The European Commission left its economic forecast unchanged for this year and 2021, as it warned that several eurozone member states may see more sluggish growth.
The commission said gross domestic product (GDP) growth for the 19 eurozone countries would remain at 1.2 this year, continuing into 2021.
The EU executive said that while the first phase of a trade deal between the United States and China helped reduce risks to some extent, the spread of the Wuhan coronavirus was now the main threat to the growth forecast.
Germany’s economy is particularly at risk from the coronavirus outbreak, it said.
GDP growth in Germany slumped to 0.6 per cent in 2019 and is expected to rebound to 1.1 per cent this year. However, the commission warned that the country was “particularly exposed” to the effect of the coronavirus outbreak.
Meanwhile, Belgium’s economic growth is expected to ease to 1.2 per cent this year, from 1.4 per cent in 2019, and fall to one per cent in 2021.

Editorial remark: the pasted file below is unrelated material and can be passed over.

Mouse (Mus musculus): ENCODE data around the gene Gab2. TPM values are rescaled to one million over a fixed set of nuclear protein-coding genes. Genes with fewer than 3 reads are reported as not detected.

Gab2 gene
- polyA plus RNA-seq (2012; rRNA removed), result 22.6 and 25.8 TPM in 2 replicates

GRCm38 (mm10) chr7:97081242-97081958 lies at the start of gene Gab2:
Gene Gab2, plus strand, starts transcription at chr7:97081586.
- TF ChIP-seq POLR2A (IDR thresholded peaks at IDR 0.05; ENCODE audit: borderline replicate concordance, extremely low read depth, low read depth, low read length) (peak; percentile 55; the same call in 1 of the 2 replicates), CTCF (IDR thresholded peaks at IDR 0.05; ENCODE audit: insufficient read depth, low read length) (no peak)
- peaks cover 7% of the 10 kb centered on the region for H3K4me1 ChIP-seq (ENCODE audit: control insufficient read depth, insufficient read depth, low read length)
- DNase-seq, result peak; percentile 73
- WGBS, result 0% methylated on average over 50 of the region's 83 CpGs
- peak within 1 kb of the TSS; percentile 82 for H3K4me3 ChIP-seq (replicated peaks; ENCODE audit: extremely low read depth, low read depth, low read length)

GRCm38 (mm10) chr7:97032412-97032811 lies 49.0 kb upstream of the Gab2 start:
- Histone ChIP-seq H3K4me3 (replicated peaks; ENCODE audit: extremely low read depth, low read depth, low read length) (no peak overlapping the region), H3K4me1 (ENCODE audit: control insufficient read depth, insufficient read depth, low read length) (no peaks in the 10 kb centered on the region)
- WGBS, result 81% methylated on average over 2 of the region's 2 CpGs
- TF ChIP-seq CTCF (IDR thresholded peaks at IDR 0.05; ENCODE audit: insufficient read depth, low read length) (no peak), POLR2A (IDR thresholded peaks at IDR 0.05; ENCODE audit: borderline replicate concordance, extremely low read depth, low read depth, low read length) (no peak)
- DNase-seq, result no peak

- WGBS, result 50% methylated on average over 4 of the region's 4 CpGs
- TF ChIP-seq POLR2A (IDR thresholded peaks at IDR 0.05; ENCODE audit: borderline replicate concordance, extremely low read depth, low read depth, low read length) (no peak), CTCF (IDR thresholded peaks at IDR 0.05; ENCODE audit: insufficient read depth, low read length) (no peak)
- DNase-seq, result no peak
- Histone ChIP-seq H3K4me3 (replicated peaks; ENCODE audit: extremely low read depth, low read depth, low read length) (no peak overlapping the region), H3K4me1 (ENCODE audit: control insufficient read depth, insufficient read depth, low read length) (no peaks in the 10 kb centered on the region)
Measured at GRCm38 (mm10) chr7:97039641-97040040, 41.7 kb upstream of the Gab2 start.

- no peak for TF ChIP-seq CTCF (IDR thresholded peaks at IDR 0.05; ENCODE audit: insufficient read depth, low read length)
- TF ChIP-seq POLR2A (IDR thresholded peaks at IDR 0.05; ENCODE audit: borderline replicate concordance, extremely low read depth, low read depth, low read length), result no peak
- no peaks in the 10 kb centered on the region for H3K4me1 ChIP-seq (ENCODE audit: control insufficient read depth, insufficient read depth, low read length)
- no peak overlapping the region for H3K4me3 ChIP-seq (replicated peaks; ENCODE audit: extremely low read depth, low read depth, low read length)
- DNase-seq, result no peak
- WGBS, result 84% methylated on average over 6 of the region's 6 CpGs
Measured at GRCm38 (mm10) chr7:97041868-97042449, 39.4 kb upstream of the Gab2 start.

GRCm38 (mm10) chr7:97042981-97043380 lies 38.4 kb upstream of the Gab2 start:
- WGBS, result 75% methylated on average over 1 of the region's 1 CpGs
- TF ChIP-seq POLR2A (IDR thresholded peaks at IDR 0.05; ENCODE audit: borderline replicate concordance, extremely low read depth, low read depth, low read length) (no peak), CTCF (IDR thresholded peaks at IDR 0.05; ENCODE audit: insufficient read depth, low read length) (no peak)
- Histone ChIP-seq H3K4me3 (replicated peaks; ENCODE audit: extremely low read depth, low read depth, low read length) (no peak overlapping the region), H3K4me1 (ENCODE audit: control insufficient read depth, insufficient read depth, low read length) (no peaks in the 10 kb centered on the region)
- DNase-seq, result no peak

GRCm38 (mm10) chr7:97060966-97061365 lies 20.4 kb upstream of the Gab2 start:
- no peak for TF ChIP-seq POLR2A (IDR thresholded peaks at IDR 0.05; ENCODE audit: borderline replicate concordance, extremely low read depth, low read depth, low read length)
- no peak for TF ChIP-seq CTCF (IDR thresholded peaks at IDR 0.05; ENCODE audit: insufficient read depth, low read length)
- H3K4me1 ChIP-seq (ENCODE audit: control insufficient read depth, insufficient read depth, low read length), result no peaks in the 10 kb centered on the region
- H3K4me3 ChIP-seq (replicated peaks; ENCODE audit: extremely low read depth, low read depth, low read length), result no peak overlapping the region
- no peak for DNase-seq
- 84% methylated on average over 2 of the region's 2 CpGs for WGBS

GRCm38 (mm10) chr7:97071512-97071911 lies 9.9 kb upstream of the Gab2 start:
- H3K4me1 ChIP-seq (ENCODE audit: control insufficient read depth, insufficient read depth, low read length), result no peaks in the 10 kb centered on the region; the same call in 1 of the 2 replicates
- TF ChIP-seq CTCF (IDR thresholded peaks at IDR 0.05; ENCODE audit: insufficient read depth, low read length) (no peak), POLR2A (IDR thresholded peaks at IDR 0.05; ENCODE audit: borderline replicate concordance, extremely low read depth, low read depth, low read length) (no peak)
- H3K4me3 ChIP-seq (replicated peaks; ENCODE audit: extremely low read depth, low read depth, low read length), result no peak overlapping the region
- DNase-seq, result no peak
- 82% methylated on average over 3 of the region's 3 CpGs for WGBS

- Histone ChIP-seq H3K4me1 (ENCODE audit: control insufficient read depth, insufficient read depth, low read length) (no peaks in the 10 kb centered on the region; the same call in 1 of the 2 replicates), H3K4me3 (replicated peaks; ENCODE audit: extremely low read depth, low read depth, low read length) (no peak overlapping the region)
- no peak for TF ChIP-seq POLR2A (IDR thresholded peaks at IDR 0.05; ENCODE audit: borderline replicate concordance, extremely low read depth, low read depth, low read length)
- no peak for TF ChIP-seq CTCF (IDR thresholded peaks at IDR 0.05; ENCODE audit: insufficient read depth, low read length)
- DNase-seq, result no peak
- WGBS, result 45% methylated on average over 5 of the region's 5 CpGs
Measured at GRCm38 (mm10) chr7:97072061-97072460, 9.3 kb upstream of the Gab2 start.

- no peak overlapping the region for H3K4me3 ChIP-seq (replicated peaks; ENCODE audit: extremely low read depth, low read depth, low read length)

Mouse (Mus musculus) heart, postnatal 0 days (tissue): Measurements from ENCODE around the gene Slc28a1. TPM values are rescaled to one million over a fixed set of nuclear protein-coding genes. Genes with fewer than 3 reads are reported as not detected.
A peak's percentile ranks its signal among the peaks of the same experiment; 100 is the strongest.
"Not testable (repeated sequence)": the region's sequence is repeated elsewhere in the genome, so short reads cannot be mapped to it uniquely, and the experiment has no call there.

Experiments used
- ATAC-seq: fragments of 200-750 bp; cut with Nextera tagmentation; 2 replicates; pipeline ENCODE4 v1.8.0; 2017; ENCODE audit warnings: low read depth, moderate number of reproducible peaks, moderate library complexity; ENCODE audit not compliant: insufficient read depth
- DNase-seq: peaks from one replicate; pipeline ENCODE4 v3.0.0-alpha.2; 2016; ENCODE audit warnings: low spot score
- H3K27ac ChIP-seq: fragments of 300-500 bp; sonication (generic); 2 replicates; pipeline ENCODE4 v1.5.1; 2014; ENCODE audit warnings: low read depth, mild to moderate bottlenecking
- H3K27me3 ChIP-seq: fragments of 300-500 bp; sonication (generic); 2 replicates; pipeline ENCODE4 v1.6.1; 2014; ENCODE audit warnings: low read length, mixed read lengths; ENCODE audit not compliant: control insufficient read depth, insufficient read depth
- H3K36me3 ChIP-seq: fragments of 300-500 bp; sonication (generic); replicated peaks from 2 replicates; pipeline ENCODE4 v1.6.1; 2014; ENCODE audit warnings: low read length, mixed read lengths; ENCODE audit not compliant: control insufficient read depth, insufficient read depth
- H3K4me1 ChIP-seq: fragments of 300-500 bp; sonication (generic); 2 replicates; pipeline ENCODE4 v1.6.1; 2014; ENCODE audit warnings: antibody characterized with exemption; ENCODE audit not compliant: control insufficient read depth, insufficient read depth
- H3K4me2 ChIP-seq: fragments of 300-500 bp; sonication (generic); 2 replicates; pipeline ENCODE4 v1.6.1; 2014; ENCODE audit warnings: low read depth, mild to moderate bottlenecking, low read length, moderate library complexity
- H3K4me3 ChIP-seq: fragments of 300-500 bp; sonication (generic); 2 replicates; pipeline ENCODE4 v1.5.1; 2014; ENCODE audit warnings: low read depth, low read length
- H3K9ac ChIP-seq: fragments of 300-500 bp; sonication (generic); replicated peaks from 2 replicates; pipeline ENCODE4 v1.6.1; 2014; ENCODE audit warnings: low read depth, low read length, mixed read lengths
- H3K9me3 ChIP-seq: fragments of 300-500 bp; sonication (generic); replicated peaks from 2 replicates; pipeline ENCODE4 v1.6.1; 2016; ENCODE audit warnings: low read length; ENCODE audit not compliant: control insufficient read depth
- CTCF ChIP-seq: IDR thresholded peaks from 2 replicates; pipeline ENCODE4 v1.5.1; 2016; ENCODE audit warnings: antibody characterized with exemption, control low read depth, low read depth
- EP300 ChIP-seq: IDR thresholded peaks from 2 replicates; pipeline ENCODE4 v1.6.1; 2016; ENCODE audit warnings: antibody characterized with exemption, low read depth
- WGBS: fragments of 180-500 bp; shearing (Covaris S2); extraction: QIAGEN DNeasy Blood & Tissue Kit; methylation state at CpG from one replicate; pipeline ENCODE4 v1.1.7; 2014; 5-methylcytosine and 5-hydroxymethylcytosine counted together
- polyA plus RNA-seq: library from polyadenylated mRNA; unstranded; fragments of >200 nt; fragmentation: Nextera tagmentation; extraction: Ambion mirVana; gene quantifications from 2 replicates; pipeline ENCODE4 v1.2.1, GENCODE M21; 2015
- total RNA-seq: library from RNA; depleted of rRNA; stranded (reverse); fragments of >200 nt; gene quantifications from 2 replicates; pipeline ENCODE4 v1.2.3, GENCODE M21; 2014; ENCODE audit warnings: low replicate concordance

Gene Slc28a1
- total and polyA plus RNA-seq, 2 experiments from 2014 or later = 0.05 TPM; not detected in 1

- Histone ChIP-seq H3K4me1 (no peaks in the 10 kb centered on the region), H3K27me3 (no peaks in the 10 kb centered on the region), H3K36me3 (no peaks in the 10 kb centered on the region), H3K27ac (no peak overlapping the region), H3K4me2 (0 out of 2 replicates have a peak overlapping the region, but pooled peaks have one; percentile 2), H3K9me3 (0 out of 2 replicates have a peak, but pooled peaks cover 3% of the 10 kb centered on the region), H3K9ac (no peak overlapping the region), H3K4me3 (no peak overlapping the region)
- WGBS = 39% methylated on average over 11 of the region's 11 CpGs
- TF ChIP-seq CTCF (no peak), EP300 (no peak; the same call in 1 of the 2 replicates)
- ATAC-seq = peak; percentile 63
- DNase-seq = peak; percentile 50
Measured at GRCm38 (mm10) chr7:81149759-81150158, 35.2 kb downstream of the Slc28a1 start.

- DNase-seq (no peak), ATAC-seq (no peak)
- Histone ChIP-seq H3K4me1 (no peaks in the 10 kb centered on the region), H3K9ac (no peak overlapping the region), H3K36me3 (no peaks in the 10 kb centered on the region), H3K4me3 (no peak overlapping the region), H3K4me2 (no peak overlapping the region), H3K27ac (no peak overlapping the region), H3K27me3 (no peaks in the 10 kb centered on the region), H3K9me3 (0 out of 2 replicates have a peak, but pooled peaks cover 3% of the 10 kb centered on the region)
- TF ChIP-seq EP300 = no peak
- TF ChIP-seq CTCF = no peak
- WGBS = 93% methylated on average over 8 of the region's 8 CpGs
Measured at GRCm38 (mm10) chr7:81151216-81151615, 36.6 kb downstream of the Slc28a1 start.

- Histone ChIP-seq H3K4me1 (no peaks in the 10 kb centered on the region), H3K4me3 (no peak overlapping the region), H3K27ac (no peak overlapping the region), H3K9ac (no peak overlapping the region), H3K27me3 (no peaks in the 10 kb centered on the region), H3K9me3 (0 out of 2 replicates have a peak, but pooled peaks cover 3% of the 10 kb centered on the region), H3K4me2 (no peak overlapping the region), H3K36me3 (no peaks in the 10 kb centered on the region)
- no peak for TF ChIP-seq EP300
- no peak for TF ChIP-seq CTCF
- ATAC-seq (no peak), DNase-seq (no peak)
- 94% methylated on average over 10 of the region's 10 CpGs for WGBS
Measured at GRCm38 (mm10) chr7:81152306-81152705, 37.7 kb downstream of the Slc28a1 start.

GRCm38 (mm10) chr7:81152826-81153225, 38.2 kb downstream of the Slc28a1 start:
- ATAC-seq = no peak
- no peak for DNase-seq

The commission also forecast that France’s economic growth will slump to 1.1 per cent this year, from 1.2 per cent in 2019.
Meanwhile, Italy’s growth is forecast to pick up slightly to 0.3 per cent.
The commission said inflation across the euro area is expected to accelerate slightly, because of the likelihood of higher oil prices and the effect of higher wages passing through to core prices.
Consumer price growth forecasts for the eurozone were raised to 1.3 per cent this year and 1.4 per cent in 2021, from the 1.2 per cent and 1.3 per cent respectively predicted last November.